"You can never think well of me again, Aunt Elsie?" Lulu said, half in assertion, half inquiringly.

"I certainly hope to, Lulu," was the kind reply "Your honest avowal is greatly to your credit; I see that you are above the meanness of falsehood and taking undeserved praise; that seems to me a very hopeful sign, deeply ungrateful as was your conduct toward my dear, good grandfather, who has been so kind to you and yours. Do you not think it so yourself, now that your passion has had time to cool?"

"Yes, ma'am," replied Lulu, again hanging her head and blushing. "I don't mean to behave so any more."

Then after a moment's silence, "Aunt Elsie, I don't believe anybody has any idea how hard it is for me to be good."

"Don't you think other people find it hard, too, my poor child?" Elsie asked gently. "They also have evil natures."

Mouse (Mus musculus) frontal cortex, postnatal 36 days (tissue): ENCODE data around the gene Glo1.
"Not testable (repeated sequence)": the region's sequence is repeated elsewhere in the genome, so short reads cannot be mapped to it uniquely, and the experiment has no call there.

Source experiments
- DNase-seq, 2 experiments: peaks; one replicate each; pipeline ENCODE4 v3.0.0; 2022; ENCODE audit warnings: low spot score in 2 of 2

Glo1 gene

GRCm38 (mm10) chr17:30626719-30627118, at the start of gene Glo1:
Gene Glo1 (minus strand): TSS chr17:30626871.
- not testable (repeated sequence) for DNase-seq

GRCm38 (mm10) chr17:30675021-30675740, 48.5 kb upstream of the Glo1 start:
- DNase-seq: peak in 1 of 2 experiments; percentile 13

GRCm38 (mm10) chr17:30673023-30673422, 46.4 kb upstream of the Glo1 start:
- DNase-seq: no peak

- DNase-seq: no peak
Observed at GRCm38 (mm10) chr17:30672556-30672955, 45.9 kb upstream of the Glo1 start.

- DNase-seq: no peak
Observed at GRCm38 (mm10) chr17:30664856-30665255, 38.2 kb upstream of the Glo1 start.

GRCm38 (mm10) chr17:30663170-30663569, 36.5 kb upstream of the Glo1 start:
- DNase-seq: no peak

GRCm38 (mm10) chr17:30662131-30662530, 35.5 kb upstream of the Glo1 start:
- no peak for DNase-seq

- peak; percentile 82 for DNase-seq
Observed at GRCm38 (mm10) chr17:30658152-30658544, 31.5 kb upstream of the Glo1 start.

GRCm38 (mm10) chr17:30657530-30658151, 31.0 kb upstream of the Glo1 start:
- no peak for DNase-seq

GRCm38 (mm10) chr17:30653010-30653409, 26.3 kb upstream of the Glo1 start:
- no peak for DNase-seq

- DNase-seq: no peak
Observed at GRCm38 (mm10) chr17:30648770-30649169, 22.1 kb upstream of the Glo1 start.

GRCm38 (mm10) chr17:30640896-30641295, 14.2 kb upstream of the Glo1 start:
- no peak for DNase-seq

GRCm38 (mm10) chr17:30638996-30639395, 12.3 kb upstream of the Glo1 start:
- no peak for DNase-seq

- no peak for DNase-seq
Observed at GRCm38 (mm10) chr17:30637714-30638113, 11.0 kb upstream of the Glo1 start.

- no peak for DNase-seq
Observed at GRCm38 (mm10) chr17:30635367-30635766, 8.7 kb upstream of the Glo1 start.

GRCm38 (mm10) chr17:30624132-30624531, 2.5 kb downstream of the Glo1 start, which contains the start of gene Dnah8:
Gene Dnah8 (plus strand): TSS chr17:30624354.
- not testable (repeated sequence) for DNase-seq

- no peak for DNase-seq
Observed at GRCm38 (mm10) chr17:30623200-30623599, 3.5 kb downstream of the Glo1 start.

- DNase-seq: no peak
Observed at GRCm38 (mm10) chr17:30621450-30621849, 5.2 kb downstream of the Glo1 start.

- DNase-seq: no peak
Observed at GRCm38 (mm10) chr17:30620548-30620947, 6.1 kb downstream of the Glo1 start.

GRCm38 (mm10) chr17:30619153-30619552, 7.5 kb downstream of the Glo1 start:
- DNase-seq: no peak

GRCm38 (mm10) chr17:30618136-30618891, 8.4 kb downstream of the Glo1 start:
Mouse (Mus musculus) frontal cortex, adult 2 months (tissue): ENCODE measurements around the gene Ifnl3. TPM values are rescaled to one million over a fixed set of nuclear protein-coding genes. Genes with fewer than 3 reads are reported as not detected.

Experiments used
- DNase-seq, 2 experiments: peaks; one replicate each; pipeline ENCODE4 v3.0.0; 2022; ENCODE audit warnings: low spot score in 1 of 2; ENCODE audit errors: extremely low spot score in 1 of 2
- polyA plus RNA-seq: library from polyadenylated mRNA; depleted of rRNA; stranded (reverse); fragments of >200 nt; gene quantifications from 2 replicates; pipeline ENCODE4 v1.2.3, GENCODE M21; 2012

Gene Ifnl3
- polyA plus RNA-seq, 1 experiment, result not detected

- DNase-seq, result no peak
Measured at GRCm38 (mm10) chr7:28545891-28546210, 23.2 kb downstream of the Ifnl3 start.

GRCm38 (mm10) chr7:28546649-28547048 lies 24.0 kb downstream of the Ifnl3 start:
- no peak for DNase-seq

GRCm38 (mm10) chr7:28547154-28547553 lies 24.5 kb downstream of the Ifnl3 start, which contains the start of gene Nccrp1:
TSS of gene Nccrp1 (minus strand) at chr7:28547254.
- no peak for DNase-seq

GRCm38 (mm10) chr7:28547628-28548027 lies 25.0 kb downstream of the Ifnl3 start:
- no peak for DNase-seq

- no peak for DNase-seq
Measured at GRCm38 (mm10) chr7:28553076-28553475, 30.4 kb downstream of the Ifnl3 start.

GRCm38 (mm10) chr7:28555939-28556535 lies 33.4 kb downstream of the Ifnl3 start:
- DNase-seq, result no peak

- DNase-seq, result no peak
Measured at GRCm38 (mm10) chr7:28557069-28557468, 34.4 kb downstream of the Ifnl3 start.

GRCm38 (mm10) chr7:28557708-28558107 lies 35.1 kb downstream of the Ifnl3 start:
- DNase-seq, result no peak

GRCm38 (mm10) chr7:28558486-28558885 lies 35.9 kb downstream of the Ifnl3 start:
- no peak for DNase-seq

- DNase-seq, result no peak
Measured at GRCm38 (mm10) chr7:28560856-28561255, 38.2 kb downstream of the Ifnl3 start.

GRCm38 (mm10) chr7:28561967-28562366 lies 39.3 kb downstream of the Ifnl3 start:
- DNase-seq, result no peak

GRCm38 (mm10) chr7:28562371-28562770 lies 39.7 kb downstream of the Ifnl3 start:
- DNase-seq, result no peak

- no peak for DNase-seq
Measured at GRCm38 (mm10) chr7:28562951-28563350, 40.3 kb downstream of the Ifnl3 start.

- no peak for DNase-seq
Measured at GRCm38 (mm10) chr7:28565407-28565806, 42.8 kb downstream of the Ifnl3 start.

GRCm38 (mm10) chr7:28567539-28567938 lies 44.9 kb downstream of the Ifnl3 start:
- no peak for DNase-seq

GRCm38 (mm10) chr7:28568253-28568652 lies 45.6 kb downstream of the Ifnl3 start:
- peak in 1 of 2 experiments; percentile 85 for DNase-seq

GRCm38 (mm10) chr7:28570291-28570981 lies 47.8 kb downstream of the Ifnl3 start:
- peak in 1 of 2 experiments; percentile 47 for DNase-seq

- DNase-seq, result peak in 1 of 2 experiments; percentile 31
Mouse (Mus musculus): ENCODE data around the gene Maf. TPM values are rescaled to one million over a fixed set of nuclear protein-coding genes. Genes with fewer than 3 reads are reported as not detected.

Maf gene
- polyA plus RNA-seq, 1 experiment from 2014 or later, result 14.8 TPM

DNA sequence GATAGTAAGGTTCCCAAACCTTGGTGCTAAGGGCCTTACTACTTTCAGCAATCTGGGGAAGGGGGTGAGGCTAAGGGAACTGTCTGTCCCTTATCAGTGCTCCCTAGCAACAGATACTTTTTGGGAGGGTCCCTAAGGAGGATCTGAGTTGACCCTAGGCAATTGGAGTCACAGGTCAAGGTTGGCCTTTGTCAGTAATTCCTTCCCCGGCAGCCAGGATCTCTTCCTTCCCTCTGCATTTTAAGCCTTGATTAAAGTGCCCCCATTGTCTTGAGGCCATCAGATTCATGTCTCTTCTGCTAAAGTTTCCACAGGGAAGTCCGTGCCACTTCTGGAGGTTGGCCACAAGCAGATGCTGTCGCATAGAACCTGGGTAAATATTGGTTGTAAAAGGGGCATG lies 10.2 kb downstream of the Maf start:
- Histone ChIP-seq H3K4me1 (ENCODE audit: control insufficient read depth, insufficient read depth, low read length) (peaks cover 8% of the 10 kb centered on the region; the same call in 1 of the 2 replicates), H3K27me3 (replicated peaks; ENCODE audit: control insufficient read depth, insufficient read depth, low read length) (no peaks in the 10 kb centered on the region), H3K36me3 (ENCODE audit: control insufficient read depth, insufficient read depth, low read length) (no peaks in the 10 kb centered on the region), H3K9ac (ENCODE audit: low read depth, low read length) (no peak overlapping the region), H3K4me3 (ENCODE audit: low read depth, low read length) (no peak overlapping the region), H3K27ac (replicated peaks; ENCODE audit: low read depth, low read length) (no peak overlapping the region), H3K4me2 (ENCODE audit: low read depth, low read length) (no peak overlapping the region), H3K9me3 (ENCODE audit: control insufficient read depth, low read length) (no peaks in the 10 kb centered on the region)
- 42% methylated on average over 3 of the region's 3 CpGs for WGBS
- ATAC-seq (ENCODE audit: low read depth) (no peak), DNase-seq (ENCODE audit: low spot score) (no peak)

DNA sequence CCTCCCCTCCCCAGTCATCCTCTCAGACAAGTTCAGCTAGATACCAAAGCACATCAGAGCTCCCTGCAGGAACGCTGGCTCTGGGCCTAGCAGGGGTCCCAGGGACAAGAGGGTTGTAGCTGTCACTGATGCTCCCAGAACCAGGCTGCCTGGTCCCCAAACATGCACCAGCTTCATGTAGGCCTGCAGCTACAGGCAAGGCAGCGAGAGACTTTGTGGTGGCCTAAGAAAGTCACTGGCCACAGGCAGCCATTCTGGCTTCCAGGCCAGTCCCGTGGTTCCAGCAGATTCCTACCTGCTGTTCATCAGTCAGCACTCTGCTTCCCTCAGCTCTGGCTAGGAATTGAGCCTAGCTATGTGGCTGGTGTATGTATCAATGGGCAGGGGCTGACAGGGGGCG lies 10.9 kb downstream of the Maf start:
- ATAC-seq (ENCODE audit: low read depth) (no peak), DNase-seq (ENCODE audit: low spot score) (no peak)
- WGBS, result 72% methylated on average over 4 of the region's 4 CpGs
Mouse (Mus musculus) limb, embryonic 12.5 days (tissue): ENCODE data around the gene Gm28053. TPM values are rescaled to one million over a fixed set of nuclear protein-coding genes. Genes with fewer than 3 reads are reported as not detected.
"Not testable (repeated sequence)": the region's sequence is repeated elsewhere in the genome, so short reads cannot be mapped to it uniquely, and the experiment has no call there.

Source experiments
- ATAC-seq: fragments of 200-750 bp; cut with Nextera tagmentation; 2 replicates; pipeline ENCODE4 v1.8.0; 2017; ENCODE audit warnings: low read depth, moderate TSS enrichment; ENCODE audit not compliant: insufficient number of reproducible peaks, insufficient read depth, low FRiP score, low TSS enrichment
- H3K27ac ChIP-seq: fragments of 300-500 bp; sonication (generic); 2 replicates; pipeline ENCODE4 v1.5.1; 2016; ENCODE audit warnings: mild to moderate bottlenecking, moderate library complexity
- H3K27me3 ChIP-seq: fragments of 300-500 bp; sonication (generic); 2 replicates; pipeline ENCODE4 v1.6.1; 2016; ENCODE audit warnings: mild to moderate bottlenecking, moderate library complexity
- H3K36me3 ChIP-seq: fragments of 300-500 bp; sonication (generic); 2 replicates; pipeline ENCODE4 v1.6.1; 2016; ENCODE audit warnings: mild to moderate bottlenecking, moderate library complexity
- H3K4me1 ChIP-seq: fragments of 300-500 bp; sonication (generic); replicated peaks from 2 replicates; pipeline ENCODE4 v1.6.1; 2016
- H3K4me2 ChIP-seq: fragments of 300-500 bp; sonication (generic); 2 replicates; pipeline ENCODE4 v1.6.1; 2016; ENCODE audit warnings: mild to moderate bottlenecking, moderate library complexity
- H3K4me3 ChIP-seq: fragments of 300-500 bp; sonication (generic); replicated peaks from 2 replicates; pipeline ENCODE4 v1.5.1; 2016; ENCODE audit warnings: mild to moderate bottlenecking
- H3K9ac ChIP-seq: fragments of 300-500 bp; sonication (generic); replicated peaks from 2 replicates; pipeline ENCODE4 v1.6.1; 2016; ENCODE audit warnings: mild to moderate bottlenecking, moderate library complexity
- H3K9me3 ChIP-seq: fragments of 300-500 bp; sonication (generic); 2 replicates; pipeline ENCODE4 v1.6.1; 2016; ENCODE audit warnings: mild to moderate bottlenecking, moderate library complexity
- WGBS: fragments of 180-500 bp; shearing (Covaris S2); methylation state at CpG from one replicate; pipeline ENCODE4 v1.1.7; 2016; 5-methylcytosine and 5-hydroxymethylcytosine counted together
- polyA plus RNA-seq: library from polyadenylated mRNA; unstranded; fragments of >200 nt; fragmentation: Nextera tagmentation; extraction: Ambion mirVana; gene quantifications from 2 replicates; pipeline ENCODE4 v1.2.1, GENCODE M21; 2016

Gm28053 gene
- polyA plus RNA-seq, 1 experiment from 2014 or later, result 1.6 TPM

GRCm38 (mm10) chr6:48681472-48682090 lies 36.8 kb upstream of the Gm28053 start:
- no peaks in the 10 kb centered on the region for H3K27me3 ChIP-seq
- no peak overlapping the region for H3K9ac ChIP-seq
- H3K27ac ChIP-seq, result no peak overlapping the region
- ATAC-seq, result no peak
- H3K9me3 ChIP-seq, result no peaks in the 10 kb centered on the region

"I'm sure," said Lulu, "that Max and Grace don't have half as hard work to be patient and sweet-tempered as I do. I often wish I'd been made good like Grace; and I don't see why I wasn't. And there's Rosie; she doesn't ever seem to want to be wilful, or tempted at all to get into a passion."

"Perhaps, Lulu, she is as strongly tempted to some other sin as you are to wilfulness and passion, and perhaps falls before temptation as often. We cannot read each other's hearts; one cannot know how much another resists--can only see the failures and not the struggles to avoid them.

"But how comforting to know that God, our heavenly Father, sees and knows it all; that He pities our weakness and proneness to sin! How precious are His promises of help in time of trial, if we look to Him for it, at the same time using all our own strength in the struggle!"

"I never thought about different people having different temptations," remarked Lulu, thoughtfully. "Perhaps it isn't so much harder for me to do right than for others, after all."

"My grandfather is not unforgiving," Elsie remarked as she turned to go; "and I think if you show that you are really sorry for your wrong-doing, he will restore you to your former privileges."